The built-in cross-browser handling saves oodles of time in development too. jQuery is one language where it is necessary to keep closely in touch with it’s developments to ensure that your code works correctly with new releases plus also takes advantage of any new selectors which are added in as it develops onwards.
The up-take of jQuery amongst front-end web developers has been huge and this has ensured that support and discussion in it’s use is considerable, making it far easier to solve bugs and problems as they arise during development. This is another crucial factor in determining which framework to use.
As a contractor in London, i have found that many companies now use jQuery as a way of producing development tasks quickly, with reduced bugs across different browsers and devices. jQuery Mobile has also now arrived, with specific devotion to mobile devices, but the original is still my preferred route. Bootstrap can then be used alongside it to provide similar consistency across smaller devices.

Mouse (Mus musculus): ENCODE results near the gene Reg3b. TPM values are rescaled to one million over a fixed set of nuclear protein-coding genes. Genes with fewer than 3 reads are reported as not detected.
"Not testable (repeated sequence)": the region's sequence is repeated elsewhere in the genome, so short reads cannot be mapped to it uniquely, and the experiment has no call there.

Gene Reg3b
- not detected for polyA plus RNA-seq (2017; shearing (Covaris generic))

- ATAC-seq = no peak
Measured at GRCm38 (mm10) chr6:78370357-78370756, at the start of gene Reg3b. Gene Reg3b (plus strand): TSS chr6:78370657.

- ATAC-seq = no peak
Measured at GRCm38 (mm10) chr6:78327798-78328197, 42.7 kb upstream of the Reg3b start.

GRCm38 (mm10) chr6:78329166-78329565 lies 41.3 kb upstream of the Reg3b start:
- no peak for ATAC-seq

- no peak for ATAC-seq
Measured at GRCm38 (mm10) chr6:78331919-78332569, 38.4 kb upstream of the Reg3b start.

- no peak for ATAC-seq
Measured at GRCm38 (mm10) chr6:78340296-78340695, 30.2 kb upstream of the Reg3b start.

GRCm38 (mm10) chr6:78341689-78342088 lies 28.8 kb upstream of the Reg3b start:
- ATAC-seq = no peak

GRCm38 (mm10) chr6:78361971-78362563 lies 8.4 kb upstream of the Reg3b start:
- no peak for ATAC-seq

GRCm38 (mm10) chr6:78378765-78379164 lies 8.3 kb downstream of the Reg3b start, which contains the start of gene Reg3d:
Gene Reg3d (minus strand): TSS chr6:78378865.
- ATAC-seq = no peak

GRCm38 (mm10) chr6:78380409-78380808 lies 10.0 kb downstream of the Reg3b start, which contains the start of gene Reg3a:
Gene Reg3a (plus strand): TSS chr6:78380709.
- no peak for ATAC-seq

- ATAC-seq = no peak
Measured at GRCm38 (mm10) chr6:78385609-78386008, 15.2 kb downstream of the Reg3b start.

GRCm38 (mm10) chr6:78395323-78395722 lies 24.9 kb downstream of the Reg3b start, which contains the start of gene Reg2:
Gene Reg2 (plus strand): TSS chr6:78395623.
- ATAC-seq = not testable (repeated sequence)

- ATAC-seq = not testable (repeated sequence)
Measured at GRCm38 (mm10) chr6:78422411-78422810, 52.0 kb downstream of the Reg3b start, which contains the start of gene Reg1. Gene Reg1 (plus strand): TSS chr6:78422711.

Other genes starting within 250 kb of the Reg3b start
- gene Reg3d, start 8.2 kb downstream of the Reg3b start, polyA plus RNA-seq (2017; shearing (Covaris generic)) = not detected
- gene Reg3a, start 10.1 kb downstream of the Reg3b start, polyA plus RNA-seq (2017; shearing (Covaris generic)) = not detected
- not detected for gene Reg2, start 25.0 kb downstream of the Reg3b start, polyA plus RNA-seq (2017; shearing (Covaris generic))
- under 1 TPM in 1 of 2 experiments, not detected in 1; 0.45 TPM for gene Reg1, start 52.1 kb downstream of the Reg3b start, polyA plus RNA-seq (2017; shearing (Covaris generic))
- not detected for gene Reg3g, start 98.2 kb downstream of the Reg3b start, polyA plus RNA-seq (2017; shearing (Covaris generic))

One constant problem that i have encountered with jQuery is that when updating to newer versions there are always several issues which need fixing, such as deprecated features which were previously fine. Experience helps here to almost be able to predict what issues will crop up from moving between versions, and there are also migration scripts as a fallback if necessary.
jQuery’s noconflict mode can be used where you have different items which require different versions of the framework, but personally i will always try to avoid this scenario where ever possible by ensuring that everything functions correctly on the latest version that you are using.